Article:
The Biblical Samson is the man legendary for his physical strength. While we’ve never really had a demonstration of Deputy Sampson’s physical strength, I have the feeling that his mental strength is very great (and that perhaps he prides himself on that). And he has seemingly complete confidence in himself and his methods, just as Samson has about his physical strength.

Samson is also one of the Biblical judges. While the Biblical judges did not exclusively deal with legal matters and more often exercised the roles of military leaders, they did encounter legal problems too. (And I would be very intrigued to learn about some of the legal things Samson dealt with.) Deputy Sampson is a prosecuting attorney and not a judge, but there’s still some similarity there, as far as dealing with legal matters go.

Both of them believe very strongly in justice. True, their methods are not the same, but they do follow the respective laws in their days (Samson believing firmly in “an eye for an eye” and Sampson adhering to modern-day American laws).

Samson had, to say the least, very bad luck with women. That’s one thing we don’t know where Deputy Sampson is concerned, although it did make me think of that one backstory someone else made up for Sampson where he had many unusual encounters with women as a legal student. I don’t accept that as my idea of what Sampson is like, but the loose parallel is odd to note in this list anyway.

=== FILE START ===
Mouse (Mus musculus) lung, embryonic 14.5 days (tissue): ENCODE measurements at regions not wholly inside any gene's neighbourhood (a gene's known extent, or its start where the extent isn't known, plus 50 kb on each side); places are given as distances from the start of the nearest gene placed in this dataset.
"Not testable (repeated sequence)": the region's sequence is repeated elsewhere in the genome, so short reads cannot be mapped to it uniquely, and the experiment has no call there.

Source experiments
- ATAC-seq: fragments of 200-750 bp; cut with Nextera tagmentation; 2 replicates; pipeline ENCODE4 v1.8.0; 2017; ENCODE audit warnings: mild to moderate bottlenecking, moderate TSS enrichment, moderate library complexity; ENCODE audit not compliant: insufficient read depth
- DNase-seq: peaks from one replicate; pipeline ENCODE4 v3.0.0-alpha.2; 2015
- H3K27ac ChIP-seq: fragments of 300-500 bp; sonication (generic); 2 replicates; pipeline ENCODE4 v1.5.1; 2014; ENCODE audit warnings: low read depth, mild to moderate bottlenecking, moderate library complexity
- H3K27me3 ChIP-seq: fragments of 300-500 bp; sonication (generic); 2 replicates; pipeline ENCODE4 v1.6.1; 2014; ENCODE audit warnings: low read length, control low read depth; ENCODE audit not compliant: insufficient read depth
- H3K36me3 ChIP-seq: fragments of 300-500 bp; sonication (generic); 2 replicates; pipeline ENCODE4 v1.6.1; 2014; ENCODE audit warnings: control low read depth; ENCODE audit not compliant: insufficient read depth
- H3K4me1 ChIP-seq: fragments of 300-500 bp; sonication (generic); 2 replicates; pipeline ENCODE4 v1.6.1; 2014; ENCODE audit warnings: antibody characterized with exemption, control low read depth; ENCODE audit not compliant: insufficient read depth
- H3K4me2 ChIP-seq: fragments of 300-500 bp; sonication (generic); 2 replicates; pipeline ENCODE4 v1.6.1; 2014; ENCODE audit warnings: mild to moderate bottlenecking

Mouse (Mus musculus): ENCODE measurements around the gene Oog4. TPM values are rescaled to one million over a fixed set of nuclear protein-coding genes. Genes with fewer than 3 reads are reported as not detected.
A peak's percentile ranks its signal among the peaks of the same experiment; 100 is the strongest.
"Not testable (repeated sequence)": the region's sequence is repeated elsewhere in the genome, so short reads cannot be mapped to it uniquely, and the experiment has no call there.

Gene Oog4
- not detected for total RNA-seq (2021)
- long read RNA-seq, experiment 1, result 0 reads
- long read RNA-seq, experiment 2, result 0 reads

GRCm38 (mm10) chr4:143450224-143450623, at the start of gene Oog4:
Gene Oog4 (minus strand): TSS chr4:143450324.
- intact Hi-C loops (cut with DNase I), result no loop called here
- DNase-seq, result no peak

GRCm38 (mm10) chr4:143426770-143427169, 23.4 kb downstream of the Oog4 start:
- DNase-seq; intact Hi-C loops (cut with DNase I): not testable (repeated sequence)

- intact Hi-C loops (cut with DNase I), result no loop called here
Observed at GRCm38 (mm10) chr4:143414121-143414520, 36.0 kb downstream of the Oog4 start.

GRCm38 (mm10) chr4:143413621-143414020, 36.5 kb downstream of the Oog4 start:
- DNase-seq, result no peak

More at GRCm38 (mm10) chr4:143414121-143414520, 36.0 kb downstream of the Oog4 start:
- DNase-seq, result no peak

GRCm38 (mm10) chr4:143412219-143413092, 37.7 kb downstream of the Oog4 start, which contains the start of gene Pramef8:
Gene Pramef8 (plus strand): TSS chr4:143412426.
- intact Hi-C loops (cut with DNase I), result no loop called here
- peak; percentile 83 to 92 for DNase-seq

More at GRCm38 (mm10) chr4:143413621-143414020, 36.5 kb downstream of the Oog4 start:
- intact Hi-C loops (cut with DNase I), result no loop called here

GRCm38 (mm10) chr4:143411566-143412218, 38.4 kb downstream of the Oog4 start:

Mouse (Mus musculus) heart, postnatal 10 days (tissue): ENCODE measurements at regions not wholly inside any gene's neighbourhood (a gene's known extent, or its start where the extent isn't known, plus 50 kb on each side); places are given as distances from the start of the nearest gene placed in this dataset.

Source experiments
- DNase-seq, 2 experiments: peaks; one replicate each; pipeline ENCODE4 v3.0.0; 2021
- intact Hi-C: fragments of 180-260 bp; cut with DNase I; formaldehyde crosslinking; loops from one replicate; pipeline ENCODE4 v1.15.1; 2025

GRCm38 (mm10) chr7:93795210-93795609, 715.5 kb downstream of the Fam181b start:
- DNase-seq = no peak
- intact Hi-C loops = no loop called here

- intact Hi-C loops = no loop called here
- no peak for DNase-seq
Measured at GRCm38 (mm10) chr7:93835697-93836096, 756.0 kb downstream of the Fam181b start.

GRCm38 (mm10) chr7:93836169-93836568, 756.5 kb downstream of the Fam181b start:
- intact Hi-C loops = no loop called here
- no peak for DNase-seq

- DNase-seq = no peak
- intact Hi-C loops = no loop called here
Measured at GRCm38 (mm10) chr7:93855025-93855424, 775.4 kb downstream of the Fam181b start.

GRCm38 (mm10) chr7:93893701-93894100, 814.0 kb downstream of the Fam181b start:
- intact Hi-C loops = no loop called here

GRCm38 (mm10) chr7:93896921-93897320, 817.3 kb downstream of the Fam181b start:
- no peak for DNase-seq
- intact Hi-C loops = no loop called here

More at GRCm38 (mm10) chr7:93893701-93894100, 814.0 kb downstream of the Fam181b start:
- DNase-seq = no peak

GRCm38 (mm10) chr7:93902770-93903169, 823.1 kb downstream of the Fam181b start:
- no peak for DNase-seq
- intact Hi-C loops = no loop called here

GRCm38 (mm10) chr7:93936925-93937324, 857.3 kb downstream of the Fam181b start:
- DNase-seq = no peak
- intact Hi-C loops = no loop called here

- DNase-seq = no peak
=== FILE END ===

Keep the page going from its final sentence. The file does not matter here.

I had this set of Bible stories on tape as a kid. (And I’m pretty sure I still have all the books and the tapes, in working order.) I don’t know why, but it kind of seems like I especially gravitated to the one about Samson. I thought he was cool and I felt sorry for him about Delilah. But even though his story ended sad, I played the heck out of that tape.

I don’t know if any of that has any bearing on why I started gravitating to the Perry Sampson, but I find it interesting. I suppose what I think is the strongest parallel is their confidence in their respective strengths, as well as their respective strengths. Deputy Sampson may be brash and somewhat arrogant, but I believe he’s an honestly good person and I consider him one of my heroes on Perry because of the impression I get of his mental strength and his determination to fight for justice and against criminals.


  1. I believe I read somewhere, perhaps in a Forward of a PM book, that Park Street was an attorney and friend of ESG, his model for Perry, and apparently then his inspiration for Della's last name.

    1. Very intriguing! Thank you for the comment! It's refreshing to get a real one. :) Most of what I see these days are stupid spambots.

    2. Since I am a compulsive researcher :) I found the reference to Park Street in the Forward of "The Case of the Waylaid Wolf". That may not be the only one.

      I am enjoying perusing your blog posts, I have to confess that Perry is my favorite character, but really I love them all.

    3. Awesome. Thanks for the follow-up! Let me know if you stumble across any other interesting bits. :)

      I'm happy to find someone who loves them all! They're a wonderful cast of characters.